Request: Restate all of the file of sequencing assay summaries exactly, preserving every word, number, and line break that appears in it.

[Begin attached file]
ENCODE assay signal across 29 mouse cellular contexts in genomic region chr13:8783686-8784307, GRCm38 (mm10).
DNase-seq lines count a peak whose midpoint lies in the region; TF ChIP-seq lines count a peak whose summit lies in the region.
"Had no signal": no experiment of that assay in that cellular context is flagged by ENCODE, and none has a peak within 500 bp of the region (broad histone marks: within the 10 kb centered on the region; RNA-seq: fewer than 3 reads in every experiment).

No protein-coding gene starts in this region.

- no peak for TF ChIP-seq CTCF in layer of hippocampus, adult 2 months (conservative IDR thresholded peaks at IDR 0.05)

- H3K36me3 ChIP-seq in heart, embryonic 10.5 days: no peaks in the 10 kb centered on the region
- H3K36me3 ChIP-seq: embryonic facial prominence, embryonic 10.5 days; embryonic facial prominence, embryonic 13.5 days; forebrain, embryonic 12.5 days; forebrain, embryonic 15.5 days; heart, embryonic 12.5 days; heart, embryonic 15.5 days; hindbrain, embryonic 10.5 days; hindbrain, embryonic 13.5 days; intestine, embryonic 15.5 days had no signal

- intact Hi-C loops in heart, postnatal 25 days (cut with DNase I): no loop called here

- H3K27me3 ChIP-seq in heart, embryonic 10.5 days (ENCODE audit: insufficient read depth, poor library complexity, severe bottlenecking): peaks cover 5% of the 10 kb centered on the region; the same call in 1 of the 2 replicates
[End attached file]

ENCODE assay signal across 29 mouse cellular contexts in genomic region chr13:8783686-8784307, GRCm38 (mm10).
DNase-seq lines count a peak whose midpoint lies in the region; TF ChIP-seq lines count a peak whose summit lies in the region.
"Had no signal": no experiment of that assay in that cellular context is flagged by ENCODE, and none has a peak within 500 bp of the region (broad histone marks: within the 10 kb centered on the region; RNA-seq: fewer than 3 reads in every experiment).

No protein-coding gene starts in this region.

- no peak for TF ChIP-seq CTCF in layer of hippocampus, adult 2 months (conservative IDR thresholded peaks at IDR 0.05)

- H3K36me3 ChIP-seq in heart, embryonic 10.5 days: no peaks in the 10 kb centered on the region
- H3K36me3 ChIP-seq: embryonic facial prominence, embryonic 10.5 days; embryonic facial prominence, embryonic 13.5 days; forebrain, embryonic 12.5 days; forebrain, embryonic 15.5 days; heart, embryonic 12.5 days; heart, embryonic 15.5 days; hindbrain, embryonic 10.5 days; hindbrain, embryonic 13.5 days; intestine, embryonic 15.5 days had no signal

- intact Hi-C loops in heart, postnatal 25 days (cut with DNase I): no loop called here

- H3K27me3 ChIP-seq in heart, embryonic 10.5 days (ENCODE audit: insufficient read depth, poor library complexity, severe bottlenecking): peaks cover 5% of the 10 kb centered on the region; the same call in 1 of the 2 replicates